History of Metering in Washington State

Measuring Water Use

Washington is no stranger to the idea of measuring water use. The requirements of installing measuring devices and recording water use has existed in Washington since the enactment of the water code in 1917.  Various water right adjudications have also resulted in the requirement to measure water use.  Updates to the water code (RCW 90.03.360) in 1993 required the measurement of all new surface water rights and for existing water rights that meet at least one of the following criteria:

Here is a timeline of events:

1993

1999

2000

2002

2006

2009

Metering Lawsuit – American Rivers et al vs. Department of Ecology

In March 1999, American Rivers, the Center for Environmental Law and Policy, Washington Environmental Council, Pacific Coast Federation of Fishermen's Associations, and the Institute for Fisheries Resources filed suit against Ecology for not complying with the 1993 water measuring law.  A summary judgment was filed in March 2000.  A summary judgment is a procedural tool that is used to settle a controversy without a trial.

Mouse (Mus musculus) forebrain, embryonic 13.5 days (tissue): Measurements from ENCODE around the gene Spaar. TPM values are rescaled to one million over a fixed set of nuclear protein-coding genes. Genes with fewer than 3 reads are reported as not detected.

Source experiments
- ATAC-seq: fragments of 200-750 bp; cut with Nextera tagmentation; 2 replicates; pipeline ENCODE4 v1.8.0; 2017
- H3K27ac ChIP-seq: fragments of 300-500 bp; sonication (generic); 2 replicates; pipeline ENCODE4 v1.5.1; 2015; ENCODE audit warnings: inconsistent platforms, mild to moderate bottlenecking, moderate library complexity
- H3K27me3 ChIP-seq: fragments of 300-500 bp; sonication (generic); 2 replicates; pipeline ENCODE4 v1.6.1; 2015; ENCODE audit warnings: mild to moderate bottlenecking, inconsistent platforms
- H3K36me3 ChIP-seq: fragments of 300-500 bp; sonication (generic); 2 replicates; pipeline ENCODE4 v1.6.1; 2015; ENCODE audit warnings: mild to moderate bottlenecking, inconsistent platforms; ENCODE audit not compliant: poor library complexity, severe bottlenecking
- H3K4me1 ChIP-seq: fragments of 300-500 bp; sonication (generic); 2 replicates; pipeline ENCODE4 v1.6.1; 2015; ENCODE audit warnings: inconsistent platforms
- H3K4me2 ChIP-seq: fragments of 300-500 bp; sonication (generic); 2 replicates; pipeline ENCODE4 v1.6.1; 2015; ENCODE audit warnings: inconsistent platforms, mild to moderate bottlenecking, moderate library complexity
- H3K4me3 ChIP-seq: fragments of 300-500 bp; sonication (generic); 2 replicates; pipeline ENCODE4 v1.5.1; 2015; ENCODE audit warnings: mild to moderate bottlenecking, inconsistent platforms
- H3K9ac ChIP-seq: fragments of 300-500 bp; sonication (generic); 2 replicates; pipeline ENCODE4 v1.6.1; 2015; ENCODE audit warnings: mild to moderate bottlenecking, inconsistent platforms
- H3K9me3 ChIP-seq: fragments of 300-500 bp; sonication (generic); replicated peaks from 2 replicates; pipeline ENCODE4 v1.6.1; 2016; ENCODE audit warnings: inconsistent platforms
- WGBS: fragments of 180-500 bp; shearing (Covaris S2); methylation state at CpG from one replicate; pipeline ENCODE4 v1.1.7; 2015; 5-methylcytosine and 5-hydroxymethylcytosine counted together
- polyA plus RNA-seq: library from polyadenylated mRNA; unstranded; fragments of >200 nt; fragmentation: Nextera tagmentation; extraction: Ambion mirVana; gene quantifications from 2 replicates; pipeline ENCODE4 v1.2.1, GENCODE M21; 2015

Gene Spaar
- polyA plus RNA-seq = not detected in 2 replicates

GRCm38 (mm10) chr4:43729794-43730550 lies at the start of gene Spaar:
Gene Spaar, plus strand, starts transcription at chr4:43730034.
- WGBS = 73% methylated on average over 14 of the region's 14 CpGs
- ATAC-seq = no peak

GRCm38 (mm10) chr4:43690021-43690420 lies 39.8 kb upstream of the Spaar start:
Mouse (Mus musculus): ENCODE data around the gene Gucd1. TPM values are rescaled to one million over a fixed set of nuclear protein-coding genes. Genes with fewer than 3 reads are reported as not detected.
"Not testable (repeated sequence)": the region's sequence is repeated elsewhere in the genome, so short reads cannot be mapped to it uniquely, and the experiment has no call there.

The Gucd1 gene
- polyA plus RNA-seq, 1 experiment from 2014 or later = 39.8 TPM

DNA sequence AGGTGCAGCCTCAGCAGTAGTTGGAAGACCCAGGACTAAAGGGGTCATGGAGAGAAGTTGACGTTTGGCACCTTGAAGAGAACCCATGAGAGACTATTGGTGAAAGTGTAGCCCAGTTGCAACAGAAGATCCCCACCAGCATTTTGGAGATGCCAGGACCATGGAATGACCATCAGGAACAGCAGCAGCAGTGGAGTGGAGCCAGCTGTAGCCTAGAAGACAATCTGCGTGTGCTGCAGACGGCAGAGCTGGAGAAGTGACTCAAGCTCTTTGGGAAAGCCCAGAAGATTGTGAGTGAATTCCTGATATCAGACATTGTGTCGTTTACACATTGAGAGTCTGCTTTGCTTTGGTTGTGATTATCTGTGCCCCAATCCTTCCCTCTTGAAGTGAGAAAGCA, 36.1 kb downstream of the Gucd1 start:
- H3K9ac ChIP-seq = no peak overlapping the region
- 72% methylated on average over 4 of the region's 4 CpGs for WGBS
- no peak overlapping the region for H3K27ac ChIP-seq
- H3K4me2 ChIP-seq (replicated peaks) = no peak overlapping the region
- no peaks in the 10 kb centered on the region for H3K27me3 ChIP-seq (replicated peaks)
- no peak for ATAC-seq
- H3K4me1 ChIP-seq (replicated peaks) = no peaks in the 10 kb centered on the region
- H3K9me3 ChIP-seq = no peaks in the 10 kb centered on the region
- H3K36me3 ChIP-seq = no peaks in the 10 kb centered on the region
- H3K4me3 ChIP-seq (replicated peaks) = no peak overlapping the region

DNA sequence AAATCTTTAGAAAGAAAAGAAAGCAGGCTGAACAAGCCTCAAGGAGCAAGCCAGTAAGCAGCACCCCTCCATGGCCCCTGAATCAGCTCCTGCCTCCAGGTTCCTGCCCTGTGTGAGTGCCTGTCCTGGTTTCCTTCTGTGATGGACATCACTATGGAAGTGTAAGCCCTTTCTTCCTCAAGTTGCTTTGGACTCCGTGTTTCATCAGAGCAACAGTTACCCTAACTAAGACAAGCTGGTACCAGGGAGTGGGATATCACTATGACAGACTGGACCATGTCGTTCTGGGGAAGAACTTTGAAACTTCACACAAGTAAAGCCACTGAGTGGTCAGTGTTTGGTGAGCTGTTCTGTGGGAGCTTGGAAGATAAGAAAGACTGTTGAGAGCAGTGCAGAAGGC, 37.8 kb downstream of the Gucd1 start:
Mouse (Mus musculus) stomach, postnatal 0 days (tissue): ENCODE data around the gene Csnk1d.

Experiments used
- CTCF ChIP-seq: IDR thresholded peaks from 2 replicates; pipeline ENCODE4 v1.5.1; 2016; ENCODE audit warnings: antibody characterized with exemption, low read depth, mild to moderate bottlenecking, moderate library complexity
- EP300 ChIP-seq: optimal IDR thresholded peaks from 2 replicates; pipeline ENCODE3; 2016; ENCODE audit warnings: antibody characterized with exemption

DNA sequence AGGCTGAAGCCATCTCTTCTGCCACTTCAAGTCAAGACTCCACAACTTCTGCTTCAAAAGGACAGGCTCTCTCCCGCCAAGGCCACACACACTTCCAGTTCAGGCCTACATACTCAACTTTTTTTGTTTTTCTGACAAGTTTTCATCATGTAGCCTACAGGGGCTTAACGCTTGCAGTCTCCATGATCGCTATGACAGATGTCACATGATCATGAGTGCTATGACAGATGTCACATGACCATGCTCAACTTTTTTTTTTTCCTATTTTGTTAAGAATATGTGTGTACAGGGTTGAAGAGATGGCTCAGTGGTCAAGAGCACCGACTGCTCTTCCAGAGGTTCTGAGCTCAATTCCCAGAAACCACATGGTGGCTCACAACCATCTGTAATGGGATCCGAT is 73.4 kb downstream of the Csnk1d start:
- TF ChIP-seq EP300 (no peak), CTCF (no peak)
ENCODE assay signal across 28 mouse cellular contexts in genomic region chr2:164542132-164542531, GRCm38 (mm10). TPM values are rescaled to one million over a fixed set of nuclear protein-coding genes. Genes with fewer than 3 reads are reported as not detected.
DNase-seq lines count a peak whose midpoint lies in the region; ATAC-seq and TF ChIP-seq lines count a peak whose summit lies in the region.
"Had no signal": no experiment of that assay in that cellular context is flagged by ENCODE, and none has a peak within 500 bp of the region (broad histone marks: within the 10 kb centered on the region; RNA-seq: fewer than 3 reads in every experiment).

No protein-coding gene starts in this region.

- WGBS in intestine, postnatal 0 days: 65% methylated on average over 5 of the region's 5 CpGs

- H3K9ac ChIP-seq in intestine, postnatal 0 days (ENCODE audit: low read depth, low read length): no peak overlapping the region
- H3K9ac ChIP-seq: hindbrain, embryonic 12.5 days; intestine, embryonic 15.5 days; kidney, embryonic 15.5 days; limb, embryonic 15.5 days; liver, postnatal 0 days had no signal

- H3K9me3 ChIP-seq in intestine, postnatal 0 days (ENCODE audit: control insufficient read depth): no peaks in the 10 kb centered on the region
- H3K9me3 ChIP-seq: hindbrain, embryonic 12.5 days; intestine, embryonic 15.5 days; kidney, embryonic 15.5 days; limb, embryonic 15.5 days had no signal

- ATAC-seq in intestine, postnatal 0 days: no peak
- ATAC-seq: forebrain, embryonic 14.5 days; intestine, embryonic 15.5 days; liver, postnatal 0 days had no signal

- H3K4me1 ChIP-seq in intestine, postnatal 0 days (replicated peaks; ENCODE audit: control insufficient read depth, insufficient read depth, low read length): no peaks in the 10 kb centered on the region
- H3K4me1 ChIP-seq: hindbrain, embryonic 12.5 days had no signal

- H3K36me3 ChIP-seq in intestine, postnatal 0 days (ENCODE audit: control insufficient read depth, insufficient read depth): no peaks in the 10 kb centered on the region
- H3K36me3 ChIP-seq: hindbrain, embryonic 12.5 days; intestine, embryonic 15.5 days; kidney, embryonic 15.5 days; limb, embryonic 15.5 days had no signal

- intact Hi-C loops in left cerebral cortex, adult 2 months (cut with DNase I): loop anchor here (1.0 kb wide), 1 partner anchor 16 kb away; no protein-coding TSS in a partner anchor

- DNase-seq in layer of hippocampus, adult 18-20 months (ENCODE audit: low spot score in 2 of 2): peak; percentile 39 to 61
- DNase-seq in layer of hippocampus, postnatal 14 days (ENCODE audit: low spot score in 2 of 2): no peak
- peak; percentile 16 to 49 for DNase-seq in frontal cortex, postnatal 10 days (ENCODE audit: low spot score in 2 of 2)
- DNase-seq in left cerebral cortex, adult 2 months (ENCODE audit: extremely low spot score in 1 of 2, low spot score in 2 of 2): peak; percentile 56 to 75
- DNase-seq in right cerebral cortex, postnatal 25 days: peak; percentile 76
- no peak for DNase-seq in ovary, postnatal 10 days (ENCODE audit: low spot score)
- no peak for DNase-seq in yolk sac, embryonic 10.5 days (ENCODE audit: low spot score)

In December 2000, the Thurston County Superior Court issued a final ruling in this case.  The court ordered Ecology to submit a Compliance Plan, which Ecology submitted on March 30, 2001.  It describes how Ecology intended to bring its water compliance program into line with the state water measuring law by December 31, 2002.

The March 2001 Compliance Plans calls for water right holders comprising the top 80 percent of total water use in 16 Fish Critical Basins to conform their measuring and reporting practices with the requirements of the new water measuring rule.  Most often, these water right holders included municipalities, public utility districts, and large agricultural operations, many of which already measured their water use.

Also in 2001, Chapter 173-173 WAC (Requirements for measuring and reporting water use) was created to replace the outdated 1969 Chapter 508-64 WAC (Measuring Devices for Water Diversion and Withdrawal Facilities).  WAC 173-173 detailed the requirements for measuring and reporting water use.  This set the basis for Ecology’s statewide metering program.

In accordance with the new Compliance Plan and Measuring Rule, beginning in 2002, metering and reporting Orders were mailed to water right holders identified as using 80% of the water in the fish critical watersheds.

Links to more information: